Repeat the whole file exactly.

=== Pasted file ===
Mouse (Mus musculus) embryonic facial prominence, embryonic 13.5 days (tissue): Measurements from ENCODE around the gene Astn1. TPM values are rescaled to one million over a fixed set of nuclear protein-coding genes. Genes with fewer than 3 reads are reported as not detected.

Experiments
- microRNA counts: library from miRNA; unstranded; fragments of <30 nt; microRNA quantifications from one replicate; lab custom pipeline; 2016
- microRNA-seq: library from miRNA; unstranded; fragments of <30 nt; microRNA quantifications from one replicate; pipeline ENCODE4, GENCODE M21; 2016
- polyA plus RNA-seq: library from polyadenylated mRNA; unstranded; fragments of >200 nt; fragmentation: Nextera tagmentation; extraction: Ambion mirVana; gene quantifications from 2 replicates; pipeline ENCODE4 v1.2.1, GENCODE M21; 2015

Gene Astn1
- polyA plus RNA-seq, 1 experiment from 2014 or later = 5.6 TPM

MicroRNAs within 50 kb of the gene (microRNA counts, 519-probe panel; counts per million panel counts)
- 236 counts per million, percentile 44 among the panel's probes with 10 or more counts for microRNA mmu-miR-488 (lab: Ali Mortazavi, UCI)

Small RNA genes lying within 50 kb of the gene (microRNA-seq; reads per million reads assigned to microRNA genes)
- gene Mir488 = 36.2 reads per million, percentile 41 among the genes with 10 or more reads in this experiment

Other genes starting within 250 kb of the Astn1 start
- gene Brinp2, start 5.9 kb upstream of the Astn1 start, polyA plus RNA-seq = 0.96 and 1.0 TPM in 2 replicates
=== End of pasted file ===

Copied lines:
Mouse (Mus musculus) embryonic facial prominence, embryonic 13.5 days (tissue): Measurements from ENCODE around the gene Astn1. TPM values are rescaled to one million over a fixed set of nuclear protein-coding genes. Genes with fewer than 3 reads are reported as not detected.

Experiments
- microRNA counts: library from miRNA; unstranded; fragments of <30 nt; microRNA quantifications from one replicate; lab custom pipeline; 2016
- microRNA-seq: library from miRNA; unstranded; fragments of <30 nt; microRNA quantifications from one replicate; pipeline ENCODE4, GENCODE M21; 2016
- polyA plus RNA-seq: library from polyadenylated mRNA; unstranded; fragments of >200 nt; fragmentation: Nextera tagmentation; extraction: Ambion mirVana; gene quantifications from 2 replicates; pipeline ENCODE4 v1.2.1, GENCODE M21; 2015

Gene Astn1
- polyA plus RNA-seq, 1 experiment from 2014 or later = 5.6 TPM

MicroRNAs within 50 kb of the gene (microRNA counts, 519-probe panel; counts per million panel counts)
- 236 counts per million, percentile 44 among the panel's probes with 10 or more counts for microRNA mmu-miR-488 (lab: Ali Mortazavi, UCI)

Small RNA genes lying within 50 kb of the gene (microRNA-seq; reads per million reads assigned to microRNA genes)
- gene Mir488 = 36.2 reads per million, percentile 41 among the genes with 10 or more reads in this experiment

Other genes starting within 250 kb of the Astn1 start
- gene Brinp2, start 5.9 kb upstream of the Astn1 start, polyA plus RNA-seq = 0.96 and 1.0 TPM in 2 replicates